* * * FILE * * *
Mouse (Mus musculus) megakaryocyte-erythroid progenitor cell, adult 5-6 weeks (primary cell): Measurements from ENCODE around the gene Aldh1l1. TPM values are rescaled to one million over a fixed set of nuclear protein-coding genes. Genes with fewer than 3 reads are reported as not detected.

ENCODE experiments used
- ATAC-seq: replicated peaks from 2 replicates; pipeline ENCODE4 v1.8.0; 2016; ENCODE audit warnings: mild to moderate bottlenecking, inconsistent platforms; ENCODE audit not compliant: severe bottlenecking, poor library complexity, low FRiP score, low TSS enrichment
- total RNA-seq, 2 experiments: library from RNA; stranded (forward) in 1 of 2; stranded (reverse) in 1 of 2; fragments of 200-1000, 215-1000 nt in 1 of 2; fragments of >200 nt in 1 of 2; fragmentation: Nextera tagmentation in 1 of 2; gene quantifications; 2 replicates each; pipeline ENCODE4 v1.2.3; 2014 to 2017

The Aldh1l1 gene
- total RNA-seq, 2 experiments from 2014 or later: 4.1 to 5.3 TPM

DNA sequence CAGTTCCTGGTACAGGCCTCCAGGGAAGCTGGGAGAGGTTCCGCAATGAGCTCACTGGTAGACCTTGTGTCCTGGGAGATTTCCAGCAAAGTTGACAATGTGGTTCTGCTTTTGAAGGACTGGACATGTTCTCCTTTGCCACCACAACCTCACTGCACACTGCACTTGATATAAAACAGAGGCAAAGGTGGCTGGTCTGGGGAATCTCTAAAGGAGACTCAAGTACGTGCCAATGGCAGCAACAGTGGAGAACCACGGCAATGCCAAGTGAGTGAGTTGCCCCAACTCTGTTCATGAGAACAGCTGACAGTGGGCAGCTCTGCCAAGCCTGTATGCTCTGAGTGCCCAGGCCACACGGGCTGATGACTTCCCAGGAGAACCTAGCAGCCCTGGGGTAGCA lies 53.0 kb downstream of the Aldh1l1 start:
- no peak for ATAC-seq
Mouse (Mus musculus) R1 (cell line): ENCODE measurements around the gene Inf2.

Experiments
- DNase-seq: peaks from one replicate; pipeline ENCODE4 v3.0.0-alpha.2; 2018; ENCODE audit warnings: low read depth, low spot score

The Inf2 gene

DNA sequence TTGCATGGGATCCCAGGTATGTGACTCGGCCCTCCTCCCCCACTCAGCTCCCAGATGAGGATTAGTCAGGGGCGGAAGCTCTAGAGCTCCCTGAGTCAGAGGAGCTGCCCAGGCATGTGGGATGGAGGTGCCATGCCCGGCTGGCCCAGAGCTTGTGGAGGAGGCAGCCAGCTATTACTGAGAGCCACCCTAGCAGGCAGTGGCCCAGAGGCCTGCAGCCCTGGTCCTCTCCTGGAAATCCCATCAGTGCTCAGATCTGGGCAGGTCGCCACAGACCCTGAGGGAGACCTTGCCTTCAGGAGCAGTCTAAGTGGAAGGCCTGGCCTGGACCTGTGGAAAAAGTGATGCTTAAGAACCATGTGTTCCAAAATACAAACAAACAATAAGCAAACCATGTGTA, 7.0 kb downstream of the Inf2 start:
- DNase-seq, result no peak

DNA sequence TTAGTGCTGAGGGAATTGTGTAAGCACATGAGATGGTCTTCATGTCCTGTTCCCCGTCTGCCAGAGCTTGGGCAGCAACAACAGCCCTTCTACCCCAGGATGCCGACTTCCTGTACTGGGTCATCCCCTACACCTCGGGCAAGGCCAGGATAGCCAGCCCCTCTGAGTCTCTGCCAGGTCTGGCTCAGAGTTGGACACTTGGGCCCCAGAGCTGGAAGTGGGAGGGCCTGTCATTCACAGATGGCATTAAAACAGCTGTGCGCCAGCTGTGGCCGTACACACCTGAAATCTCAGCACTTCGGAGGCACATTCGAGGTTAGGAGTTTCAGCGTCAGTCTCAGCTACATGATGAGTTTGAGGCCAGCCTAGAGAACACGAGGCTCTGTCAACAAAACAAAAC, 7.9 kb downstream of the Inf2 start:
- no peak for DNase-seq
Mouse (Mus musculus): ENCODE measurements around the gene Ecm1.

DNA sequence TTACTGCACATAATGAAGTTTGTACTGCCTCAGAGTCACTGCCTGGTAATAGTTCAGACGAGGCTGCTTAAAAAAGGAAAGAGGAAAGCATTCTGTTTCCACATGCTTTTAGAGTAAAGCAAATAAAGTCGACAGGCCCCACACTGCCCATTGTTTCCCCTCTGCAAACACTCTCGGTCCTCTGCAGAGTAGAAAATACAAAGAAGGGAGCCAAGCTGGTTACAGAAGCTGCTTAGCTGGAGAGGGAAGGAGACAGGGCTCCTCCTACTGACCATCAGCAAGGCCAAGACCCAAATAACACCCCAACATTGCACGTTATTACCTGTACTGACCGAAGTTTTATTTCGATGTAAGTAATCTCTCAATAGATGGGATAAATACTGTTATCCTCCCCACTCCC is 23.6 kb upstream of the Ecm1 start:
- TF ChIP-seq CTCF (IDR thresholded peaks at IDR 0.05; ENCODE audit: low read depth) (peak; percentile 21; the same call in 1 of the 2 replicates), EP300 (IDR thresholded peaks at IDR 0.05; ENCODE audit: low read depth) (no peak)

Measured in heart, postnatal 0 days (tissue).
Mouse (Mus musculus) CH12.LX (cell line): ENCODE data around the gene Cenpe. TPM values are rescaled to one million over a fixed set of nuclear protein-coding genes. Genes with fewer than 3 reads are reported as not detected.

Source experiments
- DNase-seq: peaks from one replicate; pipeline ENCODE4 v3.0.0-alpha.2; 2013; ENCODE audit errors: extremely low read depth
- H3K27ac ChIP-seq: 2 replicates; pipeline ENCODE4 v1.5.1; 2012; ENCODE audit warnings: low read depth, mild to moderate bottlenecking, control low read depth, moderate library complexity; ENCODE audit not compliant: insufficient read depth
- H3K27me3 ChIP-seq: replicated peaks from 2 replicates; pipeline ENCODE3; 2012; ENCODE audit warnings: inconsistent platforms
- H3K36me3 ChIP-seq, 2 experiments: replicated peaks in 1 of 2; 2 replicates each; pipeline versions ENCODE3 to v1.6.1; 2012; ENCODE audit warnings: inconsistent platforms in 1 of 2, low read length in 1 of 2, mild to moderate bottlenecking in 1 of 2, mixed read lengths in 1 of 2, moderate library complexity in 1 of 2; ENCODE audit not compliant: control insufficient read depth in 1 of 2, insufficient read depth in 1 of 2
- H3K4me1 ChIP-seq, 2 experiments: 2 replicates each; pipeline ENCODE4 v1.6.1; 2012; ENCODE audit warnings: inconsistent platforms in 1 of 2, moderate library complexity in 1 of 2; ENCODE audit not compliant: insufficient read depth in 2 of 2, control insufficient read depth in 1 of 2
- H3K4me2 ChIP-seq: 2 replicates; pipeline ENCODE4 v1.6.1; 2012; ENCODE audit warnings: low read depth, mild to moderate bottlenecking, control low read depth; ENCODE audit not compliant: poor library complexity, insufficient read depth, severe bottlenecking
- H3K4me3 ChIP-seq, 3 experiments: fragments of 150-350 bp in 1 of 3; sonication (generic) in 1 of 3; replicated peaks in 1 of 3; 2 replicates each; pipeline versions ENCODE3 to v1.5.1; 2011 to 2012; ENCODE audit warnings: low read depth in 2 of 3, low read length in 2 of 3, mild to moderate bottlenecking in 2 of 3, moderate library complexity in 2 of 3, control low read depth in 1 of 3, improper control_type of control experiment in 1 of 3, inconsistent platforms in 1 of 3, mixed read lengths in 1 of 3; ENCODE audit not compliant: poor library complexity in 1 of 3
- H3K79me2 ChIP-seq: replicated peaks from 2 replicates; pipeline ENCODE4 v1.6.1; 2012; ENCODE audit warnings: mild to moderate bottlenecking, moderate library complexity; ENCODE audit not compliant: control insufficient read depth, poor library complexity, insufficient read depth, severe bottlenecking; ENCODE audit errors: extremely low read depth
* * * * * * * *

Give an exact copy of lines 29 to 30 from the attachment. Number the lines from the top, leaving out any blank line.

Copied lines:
- H3K4me3 ChIP-seq, 3 experiments: fragments of 150-350 bp in 1 of 3; sonication (generic) in 1 of 3; replicated peaks in 1 of 3; 2 replicates each; pipeline versions ENCODE3 to v1.5.1; 2011 to 2012; ENCODE audit warnings: low read depth in 2 of 3, low read length in 2 of 3, mild to moderate bottlenecking in 2 of 3, moderate library complexity in 2 of 3, control low read depth in 1 of 3, improper control_type of control experiment in 1 of 3, inconsistent platforms in 1 of 3, mixed read lengths in 1 of 3; ENCODE audit not compliant: poor library complexity in 1 of 3
- H3K79me2 ChIP-seq: replicated peaks from 2 replicates; pipeline ENCODE4 v1.6.1; 2012; ENCODE audit warnings: mild to moderate bottlenecking, moderate library complexity; ENCODE audit not compliant: control insufficient read depth, poor library complexity, insufficient read depth, severe bottlenecking; ENCODE audit errors: extremely low read depth